Posted on January 02 2018
There’s a new movement in fashion, for kids and adults alike: gender-neutral clothing. As our culture moves away from traditional gender stereotypes and progresses forward, other aspects of society are following suit, including fashion. Gender-neutral clothing allows girls and boys to wear whatever they want, without being forced into a box.
In a nutshell: gender-neutral clothing says “no” to the idea that blue is for boys and pink is for girls. Instead, it says “yes” to the ideas of self-expression, creativity, and acceptance.
When did pink and blue become the norm?
Stereotypical pink and blue clothing hasn’t always dominated the racks. The reality is that babies were dressed in gender-neutral clothing well into the 1800s. At the turn of the 20th century, pastel clothes started filling racks. But, the whole pink and blue separation as we know it today did not yet exist. Pink was actually thought of as more masculine and blue was seen as soft and dainty; these standards didn’t switch until the 1940s.
The gender division in clothing began to fade during the social changes in the ‘60s. But, once the ‘80s rolled around, it became possible to learn a child’s gender before birth, and the color divide reappeared. It’s stuck around for quite some time, but the times are once again changing.
What are the benefits of gender-neutral clothing?
So, why does gender-neutral clothing matter? Well, it eliminates the pink and blue stereotypical perspective that extends beyond wardrobe. Unisex apparel removes the limits of fashion and can expand your little one’s horizons.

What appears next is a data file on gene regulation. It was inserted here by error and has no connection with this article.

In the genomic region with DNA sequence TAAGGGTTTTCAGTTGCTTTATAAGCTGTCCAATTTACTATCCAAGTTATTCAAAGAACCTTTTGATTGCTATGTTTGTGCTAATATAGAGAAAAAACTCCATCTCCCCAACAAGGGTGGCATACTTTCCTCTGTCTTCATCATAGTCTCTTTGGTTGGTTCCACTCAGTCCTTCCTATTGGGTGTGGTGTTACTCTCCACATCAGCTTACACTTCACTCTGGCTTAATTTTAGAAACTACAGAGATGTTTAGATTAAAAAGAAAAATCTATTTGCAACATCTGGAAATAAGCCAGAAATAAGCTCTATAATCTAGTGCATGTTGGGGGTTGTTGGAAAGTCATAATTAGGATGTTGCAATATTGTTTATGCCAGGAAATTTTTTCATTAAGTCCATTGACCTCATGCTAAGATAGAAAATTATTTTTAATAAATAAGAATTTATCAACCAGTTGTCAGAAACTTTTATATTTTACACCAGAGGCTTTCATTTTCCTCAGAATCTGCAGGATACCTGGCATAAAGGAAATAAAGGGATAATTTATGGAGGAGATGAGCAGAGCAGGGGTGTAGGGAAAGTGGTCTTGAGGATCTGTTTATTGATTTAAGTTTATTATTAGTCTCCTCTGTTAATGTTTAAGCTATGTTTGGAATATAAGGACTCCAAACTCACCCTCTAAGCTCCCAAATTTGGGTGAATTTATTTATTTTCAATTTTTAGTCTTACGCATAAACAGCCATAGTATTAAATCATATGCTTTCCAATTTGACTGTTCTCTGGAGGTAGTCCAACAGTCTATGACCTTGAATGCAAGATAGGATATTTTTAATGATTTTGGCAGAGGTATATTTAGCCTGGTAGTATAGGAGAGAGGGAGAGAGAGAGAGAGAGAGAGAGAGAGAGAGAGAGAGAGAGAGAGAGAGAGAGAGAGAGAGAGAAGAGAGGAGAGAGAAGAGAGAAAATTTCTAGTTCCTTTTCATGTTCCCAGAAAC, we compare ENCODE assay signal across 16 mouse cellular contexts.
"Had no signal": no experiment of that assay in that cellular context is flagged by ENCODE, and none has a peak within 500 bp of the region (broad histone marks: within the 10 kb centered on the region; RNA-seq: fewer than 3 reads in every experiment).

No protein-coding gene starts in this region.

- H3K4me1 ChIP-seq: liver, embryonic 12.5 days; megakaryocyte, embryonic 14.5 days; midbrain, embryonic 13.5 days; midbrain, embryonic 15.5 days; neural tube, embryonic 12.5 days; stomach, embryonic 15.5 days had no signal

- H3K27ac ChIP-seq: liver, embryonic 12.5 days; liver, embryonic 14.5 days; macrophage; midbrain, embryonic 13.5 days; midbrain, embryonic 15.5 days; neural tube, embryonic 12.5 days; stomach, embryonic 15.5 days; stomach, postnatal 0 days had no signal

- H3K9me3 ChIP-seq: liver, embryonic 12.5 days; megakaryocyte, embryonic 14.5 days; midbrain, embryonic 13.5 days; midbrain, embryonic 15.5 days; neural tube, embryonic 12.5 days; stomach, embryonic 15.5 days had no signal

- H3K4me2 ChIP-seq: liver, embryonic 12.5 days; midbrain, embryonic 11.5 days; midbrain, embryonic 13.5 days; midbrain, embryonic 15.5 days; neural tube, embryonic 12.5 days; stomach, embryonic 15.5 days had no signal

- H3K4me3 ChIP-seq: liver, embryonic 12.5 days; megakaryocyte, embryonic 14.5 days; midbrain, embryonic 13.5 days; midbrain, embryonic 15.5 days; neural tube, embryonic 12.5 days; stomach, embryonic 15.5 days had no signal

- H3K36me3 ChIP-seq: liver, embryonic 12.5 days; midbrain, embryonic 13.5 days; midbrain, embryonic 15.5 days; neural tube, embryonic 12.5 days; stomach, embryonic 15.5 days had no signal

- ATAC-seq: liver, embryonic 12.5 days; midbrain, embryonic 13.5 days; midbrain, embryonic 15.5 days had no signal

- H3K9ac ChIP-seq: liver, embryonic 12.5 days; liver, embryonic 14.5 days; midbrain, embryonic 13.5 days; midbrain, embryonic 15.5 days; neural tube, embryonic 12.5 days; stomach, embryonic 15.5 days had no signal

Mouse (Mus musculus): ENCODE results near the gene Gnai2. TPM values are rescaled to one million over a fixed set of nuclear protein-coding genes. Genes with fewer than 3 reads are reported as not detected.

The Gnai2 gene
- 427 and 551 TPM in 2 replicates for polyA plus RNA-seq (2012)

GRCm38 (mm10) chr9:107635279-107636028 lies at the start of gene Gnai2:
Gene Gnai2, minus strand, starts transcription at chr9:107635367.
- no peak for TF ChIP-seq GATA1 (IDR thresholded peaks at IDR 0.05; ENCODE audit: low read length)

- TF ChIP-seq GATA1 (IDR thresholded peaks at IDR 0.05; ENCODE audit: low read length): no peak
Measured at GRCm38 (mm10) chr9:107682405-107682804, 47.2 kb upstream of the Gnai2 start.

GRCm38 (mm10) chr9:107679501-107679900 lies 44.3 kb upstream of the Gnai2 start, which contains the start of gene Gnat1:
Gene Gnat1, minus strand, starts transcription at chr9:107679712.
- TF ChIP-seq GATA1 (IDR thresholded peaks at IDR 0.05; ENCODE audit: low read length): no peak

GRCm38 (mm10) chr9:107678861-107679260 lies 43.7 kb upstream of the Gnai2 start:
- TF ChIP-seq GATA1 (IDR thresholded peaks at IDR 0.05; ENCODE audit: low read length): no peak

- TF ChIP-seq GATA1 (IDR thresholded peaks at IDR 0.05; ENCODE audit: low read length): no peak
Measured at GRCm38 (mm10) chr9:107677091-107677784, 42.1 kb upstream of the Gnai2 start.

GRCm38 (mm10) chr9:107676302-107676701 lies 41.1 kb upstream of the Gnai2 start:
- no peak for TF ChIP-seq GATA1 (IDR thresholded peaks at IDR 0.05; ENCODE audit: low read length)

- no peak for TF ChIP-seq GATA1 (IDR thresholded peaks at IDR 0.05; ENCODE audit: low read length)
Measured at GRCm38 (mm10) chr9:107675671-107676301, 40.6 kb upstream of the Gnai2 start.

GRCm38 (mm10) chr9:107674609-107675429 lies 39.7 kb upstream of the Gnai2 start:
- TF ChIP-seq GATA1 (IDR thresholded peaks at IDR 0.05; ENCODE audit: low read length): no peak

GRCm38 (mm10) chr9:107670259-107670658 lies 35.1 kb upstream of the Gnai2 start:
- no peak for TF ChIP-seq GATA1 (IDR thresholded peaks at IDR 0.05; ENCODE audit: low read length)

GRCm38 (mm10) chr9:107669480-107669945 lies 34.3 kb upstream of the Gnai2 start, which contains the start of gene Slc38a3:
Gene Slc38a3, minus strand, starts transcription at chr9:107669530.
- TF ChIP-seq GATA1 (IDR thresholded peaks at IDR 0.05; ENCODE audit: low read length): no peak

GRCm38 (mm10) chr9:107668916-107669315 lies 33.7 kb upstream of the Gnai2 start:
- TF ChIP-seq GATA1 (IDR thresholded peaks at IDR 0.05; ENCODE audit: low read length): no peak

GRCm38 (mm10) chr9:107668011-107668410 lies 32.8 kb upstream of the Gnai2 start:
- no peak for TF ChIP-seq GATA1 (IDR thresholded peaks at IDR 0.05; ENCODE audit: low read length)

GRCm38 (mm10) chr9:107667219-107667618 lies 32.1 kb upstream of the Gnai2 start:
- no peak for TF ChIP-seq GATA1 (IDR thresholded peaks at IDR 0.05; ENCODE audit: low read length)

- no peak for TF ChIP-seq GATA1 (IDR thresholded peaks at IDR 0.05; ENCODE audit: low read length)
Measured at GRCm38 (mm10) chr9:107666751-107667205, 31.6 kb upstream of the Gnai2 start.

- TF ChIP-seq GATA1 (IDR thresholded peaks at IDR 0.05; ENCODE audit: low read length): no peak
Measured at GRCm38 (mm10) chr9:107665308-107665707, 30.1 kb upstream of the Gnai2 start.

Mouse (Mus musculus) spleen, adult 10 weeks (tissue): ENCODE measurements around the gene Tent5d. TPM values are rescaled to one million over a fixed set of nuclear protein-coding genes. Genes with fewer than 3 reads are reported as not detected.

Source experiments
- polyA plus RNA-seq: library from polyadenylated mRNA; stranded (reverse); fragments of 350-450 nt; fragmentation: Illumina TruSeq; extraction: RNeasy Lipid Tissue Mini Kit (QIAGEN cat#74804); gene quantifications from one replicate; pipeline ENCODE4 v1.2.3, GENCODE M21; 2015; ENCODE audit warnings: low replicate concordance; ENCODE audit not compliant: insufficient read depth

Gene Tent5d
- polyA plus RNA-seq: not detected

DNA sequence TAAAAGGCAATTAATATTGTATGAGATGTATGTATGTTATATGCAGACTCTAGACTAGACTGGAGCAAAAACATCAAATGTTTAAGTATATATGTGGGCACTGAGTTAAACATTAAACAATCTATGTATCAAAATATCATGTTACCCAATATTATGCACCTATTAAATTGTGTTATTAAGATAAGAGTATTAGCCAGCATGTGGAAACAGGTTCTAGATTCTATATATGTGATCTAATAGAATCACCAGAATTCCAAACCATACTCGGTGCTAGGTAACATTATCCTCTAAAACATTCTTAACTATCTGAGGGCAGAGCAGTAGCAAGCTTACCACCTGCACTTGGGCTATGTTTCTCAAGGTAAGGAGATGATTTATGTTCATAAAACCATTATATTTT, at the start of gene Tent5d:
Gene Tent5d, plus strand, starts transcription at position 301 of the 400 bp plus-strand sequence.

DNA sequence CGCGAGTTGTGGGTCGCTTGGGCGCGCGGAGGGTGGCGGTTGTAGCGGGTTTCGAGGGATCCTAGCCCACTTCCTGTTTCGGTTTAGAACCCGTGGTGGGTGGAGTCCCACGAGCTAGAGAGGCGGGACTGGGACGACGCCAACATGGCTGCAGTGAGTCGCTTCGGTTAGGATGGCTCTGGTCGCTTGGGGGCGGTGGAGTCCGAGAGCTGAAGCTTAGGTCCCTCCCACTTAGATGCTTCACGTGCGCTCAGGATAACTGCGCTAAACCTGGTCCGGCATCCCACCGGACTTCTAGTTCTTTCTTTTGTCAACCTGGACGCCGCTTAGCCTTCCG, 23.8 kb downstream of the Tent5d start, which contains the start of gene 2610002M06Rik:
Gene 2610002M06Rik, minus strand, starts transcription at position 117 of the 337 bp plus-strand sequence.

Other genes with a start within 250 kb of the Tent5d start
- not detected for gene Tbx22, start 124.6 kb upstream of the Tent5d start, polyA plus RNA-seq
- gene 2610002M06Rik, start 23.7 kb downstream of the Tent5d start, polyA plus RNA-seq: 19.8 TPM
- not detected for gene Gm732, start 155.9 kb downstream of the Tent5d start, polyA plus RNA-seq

Gender-neutral attire lets kids express themselves freely.
If your daughter loves monster trucks, she should be able to express her love on a tee shirt without having to shop in the “boy’s” section. If your son loves the color pink, he shouldn’t have to hear that it’s “too girly” for him to wear. Unisex clothing lets kids shop freely without being confined to the girl’s or boy’s section at a store. It allows them to express themselves and show their creativity when choosing clothes and putting outfits together. In other words, it allows them to be themselves.
It fights gender stereotypes and opens doors.
When gender stereotypes are displayed through kids clothing, it sends the wrong message to your little ones. It tells them what is ‘expected’ of them as a boy or as a girl and this perspective extends beyond wardrobe. For example, when retailers only market sports-themed clothing to boys, what message does that send your daughter who dreams of being a professional soccer player? What message is being send to your son with tee shirts that read “heartbreaker” or “trouble maker?” Gender-neutral clothing eliminates these stereotypes and closed perspectives to make way for freedom of thought.It’s uncertain how much clothing type impacts children in early development, but it definitely can’t hurt to keep their options open. Above all, kids should be free to be themselves, regardless of societal rules and expectations. Let kids be kids!